IV. Analysis and Conclusions
A. Arbitrator's Authority
The Union argues that the Arbitrator exceeded his authority because the conclusions drawn by the Arbitrator fail to comport with the evidence presented. However, arguments concerning an arbitrator's analysis of the evidence do not provide a basis upon which to establish that the arbitrator exceeded his or her authority. E.g., U.S. Department of Agriculture, Food Safety and Inspection Service, Western Region and National Joint Council of Food Inspection Locals, Southwest Council, Local 925, American Federation of Government Employees, 36 FLRA 393, 400 (1990) (an arbitrator exceeds his or her authority when the arbitrator fails to resolve an issue submitted to arbitration). To the extent that the Union contends that the Arbitrator improperly evaluated the evidence, we will address this contention in section C below.
To establish that an award is based on a nonfact, the appealing party must demonstrate that the central fact underlying the award is clearly erroneous, but for which a different result would have been reached. U.S. Department of the Air Force, Lowry Air Force Base, Denver, Colorado and National Federation of Federal Employees, Local 1497, 48 FLRA 589, 593 (1993). The mere fact that the appealing party disputes an arbitral finding does not provide a basis for finding that it is based on a nonfact. See Electronics Corporation v. IUE Local 272, 492 F.2d 1255 (1st Cir. 1974).
The Arbitrator's use of the term "preset" instead of "prescribed," appears to be a matter of semantics and does not constitute a fact that can be challenged as a nonfact. Even assuming that it does, the Union has failed to establish that the Arbitrator's use of the term "preset" is clearly erroneous, but for which he would have reached a different result. Similarly, the Arbitrator's finding that the evidence presented by the Union was "hearsay" is a conclusion of law and does not constitute a fact that can be challenged as a nonfact. Moreover, the Union has not demonstrated that the Arbitrator's finding in this regard is clearly erroneous, or that, even if it is, the Arbitrator would have reached a different result but for this error. E.g., American Federation of Government Employees, Local 1802 and Social Security Administration, Golden Teleservice Center, Golden, Colorado, 50 FLRA 396, 398 (1995).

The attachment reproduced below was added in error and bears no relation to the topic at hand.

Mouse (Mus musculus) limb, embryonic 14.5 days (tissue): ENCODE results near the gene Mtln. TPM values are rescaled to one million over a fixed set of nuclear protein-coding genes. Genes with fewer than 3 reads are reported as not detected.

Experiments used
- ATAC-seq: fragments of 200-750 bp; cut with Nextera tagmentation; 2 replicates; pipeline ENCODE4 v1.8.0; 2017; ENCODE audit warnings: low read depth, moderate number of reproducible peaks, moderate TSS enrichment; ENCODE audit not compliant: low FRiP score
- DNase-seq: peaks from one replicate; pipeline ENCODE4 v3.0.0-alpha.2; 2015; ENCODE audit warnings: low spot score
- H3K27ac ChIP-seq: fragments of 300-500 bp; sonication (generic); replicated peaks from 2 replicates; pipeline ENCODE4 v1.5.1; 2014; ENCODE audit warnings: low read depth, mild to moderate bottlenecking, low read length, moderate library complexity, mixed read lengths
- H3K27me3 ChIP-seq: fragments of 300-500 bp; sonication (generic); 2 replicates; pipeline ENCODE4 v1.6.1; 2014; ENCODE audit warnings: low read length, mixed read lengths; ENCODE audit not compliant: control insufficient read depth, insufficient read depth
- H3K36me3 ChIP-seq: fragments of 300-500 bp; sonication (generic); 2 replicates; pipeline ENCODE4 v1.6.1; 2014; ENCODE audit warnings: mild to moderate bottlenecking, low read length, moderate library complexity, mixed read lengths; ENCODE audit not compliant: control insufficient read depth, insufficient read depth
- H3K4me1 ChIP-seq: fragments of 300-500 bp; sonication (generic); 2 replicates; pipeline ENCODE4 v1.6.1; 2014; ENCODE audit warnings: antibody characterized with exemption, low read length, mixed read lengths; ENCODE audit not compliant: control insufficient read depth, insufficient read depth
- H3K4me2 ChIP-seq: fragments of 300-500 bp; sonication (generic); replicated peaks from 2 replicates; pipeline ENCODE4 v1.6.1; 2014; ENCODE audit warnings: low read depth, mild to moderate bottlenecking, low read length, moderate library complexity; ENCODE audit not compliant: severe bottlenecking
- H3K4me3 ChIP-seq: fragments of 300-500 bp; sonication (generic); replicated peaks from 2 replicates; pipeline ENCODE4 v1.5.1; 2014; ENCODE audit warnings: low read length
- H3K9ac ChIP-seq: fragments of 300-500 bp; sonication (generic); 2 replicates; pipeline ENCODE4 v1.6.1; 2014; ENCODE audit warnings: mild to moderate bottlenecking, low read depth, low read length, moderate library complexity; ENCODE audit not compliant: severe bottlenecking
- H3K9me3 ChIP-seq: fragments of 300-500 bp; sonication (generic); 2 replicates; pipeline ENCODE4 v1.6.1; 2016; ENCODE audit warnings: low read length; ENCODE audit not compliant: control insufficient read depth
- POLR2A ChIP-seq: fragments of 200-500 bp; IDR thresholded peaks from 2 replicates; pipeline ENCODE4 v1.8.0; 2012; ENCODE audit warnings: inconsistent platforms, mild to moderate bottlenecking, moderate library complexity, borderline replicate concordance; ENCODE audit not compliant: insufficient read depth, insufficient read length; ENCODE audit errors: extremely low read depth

Finally, the Union's assertion that the Arbitrator erroneously ruled on a question of negotiability is simply a contention and not a fact. The Arbitrator stated, in this regard, that the Agency "was adamant about pro-rating . . . and indeed the subject was settled by the [Authority] in its decision and order on negotiability issues." Award at 34. Although the Union disputes this arbitral finding, the Union has not demonstrated that it was a central fact underlying the award or that it was clearly erroneous.
Based on the foregoing, the Union has not established that award is based on a nonfact.
C. Evaluation of the Evidence
The Union claims that the Arbitrator disregarded testimony that supported its position and drew conclusions that do not comport with the evidence. However, disagreement with an arbitrator's evaluation of the evidence and his determination of the weight to be accorded such evidence provides no basis for finding an